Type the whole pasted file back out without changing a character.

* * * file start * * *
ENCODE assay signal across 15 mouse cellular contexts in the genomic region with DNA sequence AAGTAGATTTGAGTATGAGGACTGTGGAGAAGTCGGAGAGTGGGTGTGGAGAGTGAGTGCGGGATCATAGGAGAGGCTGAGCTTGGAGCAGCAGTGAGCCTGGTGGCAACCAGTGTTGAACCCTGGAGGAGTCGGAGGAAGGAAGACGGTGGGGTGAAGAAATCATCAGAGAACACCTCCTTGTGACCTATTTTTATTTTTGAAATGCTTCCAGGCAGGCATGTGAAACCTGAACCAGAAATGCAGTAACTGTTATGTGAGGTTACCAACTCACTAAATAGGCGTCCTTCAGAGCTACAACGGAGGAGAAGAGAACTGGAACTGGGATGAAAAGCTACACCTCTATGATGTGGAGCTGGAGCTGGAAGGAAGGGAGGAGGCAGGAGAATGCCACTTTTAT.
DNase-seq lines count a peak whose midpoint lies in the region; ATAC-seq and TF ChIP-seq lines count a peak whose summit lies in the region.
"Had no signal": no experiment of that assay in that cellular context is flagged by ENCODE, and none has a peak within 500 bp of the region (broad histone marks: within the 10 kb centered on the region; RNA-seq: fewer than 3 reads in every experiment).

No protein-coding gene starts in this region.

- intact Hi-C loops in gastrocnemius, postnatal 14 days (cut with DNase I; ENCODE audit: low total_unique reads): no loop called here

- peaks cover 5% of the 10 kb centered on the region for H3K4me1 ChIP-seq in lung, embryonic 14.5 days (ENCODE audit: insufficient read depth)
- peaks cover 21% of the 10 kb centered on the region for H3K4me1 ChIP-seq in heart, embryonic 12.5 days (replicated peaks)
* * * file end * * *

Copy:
ENCODE assay signal across 15 mouse cellular contexts in the genomic region with DNA sequence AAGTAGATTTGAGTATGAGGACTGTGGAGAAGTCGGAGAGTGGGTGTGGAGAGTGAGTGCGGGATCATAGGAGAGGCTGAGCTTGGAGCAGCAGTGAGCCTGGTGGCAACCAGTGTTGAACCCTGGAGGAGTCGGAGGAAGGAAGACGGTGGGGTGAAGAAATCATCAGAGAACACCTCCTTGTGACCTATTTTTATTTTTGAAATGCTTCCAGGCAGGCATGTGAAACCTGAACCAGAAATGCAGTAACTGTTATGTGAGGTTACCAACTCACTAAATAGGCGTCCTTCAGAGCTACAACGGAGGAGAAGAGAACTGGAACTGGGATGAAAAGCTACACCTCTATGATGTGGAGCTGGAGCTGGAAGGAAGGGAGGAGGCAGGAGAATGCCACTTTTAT.
DNase-seq lines count a peak whose midpoint lies in the region; ATAC-seq and TF ChIP-seq lines count a peak whose summit lies in the region.
"Had no signal": no experiment of that assay in that cellular context is flagged by ENCODE, and none has a peak within 500 bp of the region (broad histone marks: within the 10 kb centered on the region; RNA-seq: fewer than 3 reads in every experiment).

No protein-coding gene starts in this region.

- intact Hi-C loops in gastrocnemius, postnatal 14 days (cut with DNase I; ENCODE audit: low total_unique reads): no loop called here

- peaks cover 5% of the 10 kb centered on the region for H3K4me1 ChIP-seq in lung, embryonic 14.5 days (ENCODE audit: insufficient read depth)
- peaks cover 21% of the 10 kb centered on the region for H3K4me1 ChIP-seq in heart, embryonic 12.5 days (replicated peaks)